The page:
Clarkson

To say the Los Angeles Lakers are having a terrible season is quite the understatement.  Kobe Bryant was once again lost for the season, and the team has been stuck in a conundrum between winning for pride and protecting the brand against losing and keeping their pick for the upcoming NBA draft.

However, one silver lining is the continued development of unheralded rookie Jordan Clarkson.

Coming into the season, not much was expected from the Lakers.  Though I thought the team, if healthy and gelling was talented enough to make the post-season, everyone outside of Laker Nation did not.

One bright spot that everyone agreed to look out for was the development of Julius Randle.  As the Lakers’ highest draft pick since the team picked James Worthy in 1982, much was expected of the rookie out of Kentucky.

Clarkson, on the other hand, came to the Lakers as a virtual unknown to the casual fan.  He was picked 46th by the Washington Wizards then later traded to the LA later that night.  Radio host Steve Mason of ESPN LA 710 even ribbed him after playing a clip of his first interview after he was drafted for having no enthusiasm and energy in his voice.  It was a mystery if he’d even make the team.  The one thing he had going for him was that he was Filipino-American.

It was a roller-coaster start.  The aggressive guard could not find significant playing time with the Lakers and was sent down to their D-League affiliate, the D-Fenders, for certain stretches.  He was averaging less than 15 minutes a game and was behind Ronnie Price and Jeremy Lin in the rotation.

However, injuries and a losing season has allowed coach Byron Scott to shuffle his rotation a little bit much to the benefit of Clarkson.

Clarkson has started and played in each of the last 13 games for the team, and it has worked wonders for the youngster, averaging 13.6 points, 3.2 rebounds, and 3.7 assists in 29.3 minutes.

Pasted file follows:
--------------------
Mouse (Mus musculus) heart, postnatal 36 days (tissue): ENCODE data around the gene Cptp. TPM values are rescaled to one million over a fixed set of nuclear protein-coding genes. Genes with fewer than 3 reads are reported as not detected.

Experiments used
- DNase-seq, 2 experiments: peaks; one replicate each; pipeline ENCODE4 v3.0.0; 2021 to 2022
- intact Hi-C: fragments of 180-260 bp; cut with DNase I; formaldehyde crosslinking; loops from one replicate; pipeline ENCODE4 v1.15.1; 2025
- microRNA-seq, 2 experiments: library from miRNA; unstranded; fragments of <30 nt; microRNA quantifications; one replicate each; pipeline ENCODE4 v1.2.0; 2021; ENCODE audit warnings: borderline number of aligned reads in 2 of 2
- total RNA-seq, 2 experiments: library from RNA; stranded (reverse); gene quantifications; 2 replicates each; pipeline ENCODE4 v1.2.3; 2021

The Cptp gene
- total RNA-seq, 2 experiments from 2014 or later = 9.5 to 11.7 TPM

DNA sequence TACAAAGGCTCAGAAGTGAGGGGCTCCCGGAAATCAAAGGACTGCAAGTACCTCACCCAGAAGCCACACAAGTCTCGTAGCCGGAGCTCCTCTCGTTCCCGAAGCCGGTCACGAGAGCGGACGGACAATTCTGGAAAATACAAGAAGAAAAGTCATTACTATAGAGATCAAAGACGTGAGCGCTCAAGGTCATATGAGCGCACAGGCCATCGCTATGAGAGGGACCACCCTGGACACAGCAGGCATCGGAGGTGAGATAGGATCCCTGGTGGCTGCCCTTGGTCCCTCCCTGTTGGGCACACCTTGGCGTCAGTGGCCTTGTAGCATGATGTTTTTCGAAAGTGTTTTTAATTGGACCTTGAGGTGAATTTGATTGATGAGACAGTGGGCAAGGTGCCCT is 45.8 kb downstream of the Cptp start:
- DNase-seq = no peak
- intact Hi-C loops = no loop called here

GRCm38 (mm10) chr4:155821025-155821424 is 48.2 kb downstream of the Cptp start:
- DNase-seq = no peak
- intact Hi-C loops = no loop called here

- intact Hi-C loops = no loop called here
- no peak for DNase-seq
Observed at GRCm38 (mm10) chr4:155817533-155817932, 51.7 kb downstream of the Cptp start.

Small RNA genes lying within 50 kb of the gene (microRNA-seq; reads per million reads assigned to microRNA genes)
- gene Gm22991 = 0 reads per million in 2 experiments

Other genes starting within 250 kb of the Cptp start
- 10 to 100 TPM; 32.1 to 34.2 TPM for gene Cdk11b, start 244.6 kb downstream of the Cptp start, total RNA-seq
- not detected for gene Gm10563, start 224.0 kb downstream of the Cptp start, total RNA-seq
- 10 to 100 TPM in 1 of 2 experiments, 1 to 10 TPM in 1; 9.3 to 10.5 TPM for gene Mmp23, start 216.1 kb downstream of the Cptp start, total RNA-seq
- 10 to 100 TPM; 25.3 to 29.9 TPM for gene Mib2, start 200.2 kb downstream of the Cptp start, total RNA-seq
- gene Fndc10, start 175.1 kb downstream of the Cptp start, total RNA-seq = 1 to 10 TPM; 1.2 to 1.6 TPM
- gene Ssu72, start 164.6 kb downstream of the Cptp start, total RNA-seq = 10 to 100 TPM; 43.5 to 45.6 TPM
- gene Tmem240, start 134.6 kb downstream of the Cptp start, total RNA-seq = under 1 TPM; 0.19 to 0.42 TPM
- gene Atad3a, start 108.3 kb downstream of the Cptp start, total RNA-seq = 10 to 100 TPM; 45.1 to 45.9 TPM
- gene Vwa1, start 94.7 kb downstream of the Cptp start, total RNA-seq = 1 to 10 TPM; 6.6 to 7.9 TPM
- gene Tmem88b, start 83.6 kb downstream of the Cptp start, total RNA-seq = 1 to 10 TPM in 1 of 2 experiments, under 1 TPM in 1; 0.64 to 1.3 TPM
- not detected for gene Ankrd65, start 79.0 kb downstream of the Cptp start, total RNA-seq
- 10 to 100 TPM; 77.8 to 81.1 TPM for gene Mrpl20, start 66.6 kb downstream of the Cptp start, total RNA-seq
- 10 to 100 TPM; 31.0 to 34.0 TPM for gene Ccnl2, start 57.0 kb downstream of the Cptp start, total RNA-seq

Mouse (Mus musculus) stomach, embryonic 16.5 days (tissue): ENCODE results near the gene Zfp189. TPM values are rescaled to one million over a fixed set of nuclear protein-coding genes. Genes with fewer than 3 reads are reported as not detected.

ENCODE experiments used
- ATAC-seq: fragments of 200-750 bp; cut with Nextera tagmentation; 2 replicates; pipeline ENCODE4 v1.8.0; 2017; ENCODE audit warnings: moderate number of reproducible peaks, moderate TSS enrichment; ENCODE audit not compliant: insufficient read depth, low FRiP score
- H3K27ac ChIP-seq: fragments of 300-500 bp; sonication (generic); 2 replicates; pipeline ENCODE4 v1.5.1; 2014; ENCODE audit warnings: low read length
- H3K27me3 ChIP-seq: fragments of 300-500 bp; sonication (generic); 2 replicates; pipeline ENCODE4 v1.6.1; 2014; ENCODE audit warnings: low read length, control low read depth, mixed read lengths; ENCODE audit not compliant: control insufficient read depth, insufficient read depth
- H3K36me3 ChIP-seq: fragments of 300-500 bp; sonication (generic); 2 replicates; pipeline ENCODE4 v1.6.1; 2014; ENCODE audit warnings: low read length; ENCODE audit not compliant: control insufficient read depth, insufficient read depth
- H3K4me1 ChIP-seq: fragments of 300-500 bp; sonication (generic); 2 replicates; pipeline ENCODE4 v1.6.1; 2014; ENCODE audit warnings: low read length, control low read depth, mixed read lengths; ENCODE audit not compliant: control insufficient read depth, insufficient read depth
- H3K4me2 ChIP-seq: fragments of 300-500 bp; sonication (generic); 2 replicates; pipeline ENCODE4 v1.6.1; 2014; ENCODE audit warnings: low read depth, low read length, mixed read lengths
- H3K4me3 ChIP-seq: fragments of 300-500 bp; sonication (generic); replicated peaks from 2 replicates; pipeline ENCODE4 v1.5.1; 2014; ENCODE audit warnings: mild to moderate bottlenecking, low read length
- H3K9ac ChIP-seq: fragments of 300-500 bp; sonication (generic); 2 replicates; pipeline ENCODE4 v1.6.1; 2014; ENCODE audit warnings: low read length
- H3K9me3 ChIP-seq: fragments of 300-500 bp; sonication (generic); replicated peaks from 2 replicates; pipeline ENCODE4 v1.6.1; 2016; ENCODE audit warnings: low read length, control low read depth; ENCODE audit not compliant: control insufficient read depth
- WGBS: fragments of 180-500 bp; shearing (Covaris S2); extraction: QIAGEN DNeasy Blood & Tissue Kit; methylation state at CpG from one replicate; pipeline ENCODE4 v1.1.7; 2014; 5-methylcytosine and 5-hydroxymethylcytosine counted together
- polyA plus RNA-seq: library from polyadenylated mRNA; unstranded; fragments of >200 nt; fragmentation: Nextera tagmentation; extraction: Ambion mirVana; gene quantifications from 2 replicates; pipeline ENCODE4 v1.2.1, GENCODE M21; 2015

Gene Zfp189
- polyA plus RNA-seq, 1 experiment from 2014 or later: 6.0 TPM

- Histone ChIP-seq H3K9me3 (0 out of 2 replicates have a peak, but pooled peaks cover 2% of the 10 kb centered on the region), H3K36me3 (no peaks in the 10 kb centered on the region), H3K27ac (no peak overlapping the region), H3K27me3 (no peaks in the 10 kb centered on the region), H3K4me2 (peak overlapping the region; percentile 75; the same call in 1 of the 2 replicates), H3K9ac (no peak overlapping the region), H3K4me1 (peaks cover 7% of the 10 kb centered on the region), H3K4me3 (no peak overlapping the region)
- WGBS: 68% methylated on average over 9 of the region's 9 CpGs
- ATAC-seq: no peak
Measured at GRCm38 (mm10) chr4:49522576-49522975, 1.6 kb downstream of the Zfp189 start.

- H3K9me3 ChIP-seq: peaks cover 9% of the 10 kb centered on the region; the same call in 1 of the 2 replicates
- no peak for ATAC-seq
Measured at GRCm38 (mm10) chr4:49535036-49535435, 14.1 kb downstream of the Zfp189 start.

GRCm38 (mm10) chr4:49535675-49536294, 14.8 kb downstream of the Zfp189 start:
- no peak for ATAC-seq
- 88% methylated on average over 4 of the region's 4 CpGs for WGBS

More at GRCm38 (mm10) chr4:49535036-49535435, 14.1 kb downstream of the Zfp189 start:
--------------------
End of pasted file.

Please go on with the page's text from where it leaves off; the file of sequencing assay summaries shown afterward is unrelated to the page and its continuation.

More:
In that run, he’s scored 17 or more six times, including a career-high 22 points in a 100-97 over the Utah Jazz that included a dunk on lottery pick Dante Exum that made the SportsCenter Top 10.

Clarkson has even sought out the help of Steve Nash during the All-Star break to work on his fundamentals.  It’s too bad Nash hasn’t been around more.  Being able to pick the brain of a Hall-of-Fame point guard would’ve been the perfect scenario but fortunately for the Clarkson and the Lakers, Nash has finally returned after time away from the team to become a mentor of sorts to the rookie.

Despite this, the flashes of brilliance that the youngster has shown proved why the Lakers were “reluctant” to include him in trade offers before the deadline.  The team has shown that they believe in him, and he’ll only get better with hard work, determination, and more experience.

It’s been a tough season.  But the development of Clarkson has been the lone bright spot that could, along with the return of Randle, be building blocks for the Lakers’ future.

 

The future is bright for Clarkson & Lakers

 

 

About The Author

NBA & MLS writer for Game 7 Network. Former host of The Half Court Heave Podcast, and was a writer for Laker Nation. LA-born, Philippine-raised, Las Vegas-living.

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